Living With Perspective
It wasn’t a beautiful day in the neighbourhood yesterday.
We knew the driver, not well, but well enough that this doesn’t make any sense.
We knew him as a dutiful son, he visited his parents often, and we chatted in front of our house or out back where our steps are separated by a low fence.
Our neighbours have family gatherings every weekend.
Bus drivers are often chatty, they know how to do small talk with strangers, and he welcomed us to the ‘hood.
He had one of those big smiles, but he was a little shy, too, a little buttoned up, but definitely with a sense of humour, and friendly, just, friendly.
I know what I mean to say, he was of that husband/father/son material people everywhere recognize as good, a family gentleman.
For the first while, I thought he was a paramedic or a firefighter. He had that way about him, like he was on call. I guess it’s because I was often seeing him between split shifts.
He’d be working outside on this and that with his stepdad. Or inside visiting with his mother, the baker, the reader, the woman who said when I asked her if she’d watched the Liberal leadership race, “I’m not interested in politics, dear.”
They both marveled that he didn’t smoke, never had.
His mother knows her likes and dislikes. I get a vicarious thrill from her bluntness and will often throw topics out just to get a definitive pronouncement on its merits as far as she’s concerned.
Everything softened with a “dear” as punctuation.
This was a horrible accident that can’t have anything to do with who was driving that bus.
That’s the perspective I have now. And so I’m done with blame. And you should be, too. Enough with blame.
Yes, we know his parents. They’re our neighbours, the old-fashioned kind, and the couple I’ve blogged about before who weeded our garden while we were out. It happened our first summer here. As we approached our house we noticed something wasn’t right, it looked… better. When I said hello to our neighbours, sitting have a smoke on their front steps, they looked guiltily at each other, and the penny dropped.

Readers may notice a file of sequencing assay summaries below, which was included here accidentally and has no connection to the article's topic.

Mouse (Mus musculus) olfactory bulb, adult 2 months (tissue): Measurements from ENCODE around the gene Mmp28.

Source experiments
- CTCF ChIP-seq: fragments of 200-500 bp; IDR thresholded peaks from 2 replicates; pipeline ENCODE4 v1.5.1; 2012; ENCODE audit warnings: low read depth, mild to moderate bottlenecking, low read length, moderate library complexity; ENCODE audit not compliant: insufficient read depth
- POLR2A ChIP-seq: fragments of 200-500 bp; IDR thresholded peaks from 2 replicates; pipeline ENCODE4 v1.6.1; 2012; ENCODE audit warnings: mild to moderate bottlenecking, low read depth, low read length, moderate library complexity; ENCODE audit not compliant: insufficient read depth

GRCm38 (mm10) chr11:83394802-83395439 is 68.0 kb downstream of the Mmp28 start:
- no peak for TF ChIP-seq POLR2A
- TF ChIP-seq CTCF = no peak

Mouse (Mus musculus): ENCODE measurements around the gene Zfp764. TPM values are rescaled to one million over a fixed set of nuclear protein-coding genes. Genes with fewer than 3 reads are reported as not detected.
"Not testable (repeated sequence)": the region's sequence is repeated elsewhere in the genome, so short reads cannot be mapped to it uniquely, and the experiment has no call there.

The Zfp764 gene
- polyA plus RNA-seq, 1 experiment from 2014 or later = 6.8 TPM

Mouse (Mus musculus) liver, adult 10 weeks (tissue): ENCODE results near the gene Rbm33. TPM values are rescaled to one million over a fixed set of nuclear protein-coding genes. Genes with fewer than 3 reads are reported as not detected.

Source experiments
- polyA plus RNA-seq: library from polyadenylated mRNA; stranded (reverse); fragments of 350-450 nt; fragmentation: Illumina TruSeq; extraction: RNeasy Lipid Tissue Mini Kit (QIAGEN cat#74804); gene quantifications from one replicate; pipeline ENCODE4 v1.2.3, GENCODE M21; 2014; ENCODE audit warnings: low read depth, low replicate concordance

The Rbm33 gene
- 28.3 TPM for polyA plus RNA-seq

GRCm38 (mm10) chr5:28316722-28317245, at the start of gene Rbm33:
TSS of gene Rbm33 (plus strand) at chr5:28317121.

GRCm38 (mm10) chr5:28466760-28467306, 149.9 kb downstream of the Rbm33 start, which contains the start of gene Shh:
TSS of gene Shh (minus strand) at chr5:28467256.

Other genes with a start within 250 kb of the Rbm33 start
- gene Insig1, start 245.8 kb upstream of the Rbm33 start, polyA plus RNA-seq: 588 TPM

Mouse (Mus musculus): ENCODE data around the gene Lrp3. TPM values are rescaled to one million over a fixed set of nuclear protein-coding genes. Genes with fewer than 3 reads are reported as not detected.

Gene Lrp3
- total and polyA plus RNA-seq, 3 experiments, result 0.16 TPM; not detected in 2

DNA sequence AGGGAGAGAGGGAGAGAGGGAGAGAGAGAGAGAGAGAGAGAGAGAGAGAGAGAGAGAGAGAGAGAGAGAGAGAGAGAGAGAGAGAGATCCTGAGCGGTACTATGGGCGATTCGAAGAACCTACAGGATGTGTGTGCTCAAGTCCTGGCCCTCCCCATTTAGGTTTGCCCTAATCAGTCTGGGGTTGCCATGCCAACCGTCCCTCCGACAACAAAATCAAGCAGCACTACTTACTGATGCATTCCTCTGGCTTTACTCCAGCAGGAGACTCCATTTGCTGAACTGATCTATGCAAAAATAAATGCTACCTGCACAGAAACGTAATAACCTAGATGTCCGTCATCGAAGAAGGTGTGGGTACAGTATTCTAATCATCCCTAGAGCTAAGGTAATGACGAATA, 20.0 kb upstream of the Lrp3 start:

Guilty garden gnomes.
“Did you do this?” I gestured at the tidy garden plot.
“Yes, dear. Do you mind?”
“Oh gosh, no, but I can’t have you weeding my garden. We should be doing it.”
“No no, dear. We don’t mind.”
<joke mode> “Did you do the back garden, too?”
“Oh gosh, no, I was just kidding. We’ll do it. I mean, we’ll get around to it.” <shamelessly thinking now how nice it would be if…>
“No no, dear. We want to do it. Can we?”
“Well, gosh, I don’t know.” <still in shameless mode>
But by the time I had weighed the embarrassment of having my senior neighbours weed our back garden against the prospect of it looking like the tidy plot out front, the weeding was done.
They were so pleased. Not so pleased when I insisted on giving him a little bottle of Cognac and her a potted plant.
“No dear. We’re neighbours.” But I insisted and they relented after I promised never to do it again.
This past summer I had a conversation with his mother about anxiety. We talked about every mother’s fear, how we hadn’t realized when we had children that we were dooming ourselves to be stalked by irrational fear for our trouble.
I was surprised, and a bit dismayed, to realize that it might never go away, she being near to a couple of decades older.
We laughed at ourselves, of course, because what control do any of us have, really, over death. It comes. As his stepdad put it yesterday, “He was here. Now he’s not.”
And I saw his son just the day before yesterday, coming out of their house, laughing over his shoulder, saying goodbye to his mother.
Maybe I shouldn’t be blogging this at all but I know the people behind yesterday’s news that is today’s news and will be tomorrow’s news. And if this can happen to them, it can happen to me, and it can happen to you.
I can’t stand that it happened, that’s all, and that their lives are like this, now.
Perspective makes all the difference and now I know why.